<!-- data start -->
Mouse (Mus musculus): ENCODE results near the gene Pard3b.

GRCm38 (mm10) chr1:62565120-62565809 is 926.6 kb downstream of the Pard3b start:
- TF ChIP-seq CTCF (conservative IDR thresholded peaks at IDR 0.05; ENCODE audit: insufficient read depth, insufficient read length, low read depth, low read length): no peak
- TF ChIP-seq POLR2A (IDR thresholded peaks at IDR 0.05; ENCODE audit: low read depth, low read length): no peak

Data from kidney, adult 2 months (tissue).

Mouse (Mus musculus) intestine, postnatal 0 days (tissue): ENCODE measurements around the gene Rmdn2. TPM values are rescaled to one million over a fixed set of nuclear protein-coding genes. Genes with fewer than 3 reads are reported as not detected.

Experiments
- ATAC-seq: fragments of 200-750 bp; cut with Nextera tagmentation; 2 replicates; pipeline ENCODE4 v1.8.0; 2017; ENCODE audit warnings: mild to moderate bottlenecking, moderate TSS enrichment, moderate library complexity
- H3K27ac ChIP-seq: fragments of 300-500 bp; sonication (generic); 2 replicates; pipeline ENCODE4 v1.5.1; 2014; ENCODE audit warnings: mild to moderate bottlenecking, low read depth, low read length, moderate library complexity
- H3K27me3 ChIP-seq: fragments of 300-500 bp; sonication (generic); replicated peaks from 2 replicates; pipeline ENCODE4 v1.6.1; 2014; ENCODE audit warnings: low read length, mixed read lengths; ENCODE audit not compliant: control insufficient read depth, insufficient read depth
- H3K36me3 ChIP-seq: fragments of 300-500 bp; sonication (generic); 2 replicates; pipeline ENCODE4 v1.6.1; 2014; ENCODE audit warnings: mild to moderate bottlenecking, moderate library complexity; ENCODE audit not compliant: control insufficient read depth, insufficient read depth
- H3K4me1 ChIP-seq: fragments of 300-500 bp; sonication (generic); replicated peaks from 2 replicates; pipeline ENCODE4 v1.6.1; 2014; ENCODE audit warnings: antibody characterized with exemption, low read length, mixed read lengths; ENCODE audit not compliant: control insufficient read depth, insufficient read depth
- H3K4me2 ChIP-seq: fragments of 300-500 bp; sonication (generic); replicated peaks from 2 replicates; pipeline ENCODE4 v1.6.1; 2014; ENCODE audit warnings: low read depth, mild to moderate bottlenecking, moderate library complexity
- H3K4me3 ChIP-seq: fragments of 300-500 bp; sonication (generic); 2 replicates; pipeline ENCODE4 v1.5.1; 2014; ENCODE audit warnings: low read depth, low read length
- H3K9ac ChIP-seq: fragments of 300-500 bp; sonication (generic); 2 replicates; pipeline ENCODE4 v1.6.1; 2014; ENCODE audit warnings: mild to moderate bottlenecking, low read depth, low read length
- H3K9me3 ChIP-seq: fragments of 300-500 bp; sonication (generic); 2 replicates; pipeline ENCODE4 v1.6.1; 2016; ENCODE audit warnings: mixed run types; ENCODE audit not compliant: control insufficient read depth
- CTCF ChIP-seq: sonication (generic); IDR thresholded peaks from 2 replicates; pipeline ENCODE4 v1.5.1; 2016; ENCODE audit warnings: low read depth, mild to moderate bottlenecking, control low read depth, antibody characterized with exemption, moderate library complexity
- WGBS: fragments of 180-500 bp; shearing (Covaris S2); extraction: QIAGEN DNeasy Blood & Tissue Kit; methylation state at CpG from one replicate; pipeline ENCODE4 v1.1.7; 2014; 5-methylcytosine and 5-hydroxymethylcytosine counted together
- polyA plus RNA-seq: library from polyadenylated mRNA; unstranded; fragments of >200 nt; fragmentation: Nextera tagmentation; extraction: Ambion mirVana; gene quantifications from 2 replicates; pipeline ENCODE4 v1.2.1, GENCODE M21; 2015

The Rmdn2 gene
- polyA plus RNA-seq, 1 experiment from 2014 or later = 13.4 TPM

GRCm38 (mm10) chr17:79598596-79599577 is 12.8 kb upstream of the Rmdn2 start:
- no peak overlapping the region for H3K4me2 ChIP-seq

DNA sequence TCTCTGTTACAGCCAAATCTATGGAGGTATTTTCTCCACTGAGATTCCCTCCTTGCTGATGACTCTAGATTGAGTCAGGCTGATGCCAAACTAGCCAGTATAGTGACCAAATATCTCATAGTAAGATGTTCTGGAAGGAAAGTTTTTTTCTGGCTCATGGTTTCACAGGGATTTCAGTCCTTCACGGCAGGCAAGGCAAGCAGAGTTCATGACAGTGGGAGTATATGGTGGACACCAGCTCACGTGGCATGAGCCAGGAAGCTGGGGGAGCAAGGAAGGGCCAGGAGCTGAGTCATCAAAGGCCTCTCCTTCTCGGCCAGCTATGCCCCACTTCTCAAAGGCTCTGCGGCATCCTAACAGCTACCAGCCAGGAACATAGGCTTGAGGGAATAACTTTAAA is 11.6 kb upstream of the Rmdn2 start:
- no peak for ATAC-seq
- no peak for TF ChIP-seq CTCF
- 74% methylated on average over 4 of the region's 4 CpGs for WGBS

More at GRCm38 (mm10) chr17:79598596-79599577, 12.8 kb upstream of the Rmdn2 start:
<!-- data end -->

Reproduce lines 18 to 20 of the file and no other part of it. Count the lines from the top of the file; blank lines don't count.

- WGBS: fragments of 180-500 bp; shearing (Covaris S2); extraction: QIAGEN DNeasy Blood & Tissue Kit; methylation state at CpG from one replicate; pipeline ENCODE4 v1.1.7; 2014; 5-methylcytosine and 5-hydroxymethylcytosine counted together
- polyA plus RNA-seq: library from polyadenylated mRNA; unstranded; fragments of >200 nt; fragmentation: Nextera tagmentation; extraction: Ambion mirVana; gene quantifications from 2 replicates; pipeline ENCODE4 v1.2.1, GENCODE M21; 2015

The Rmdn2 gene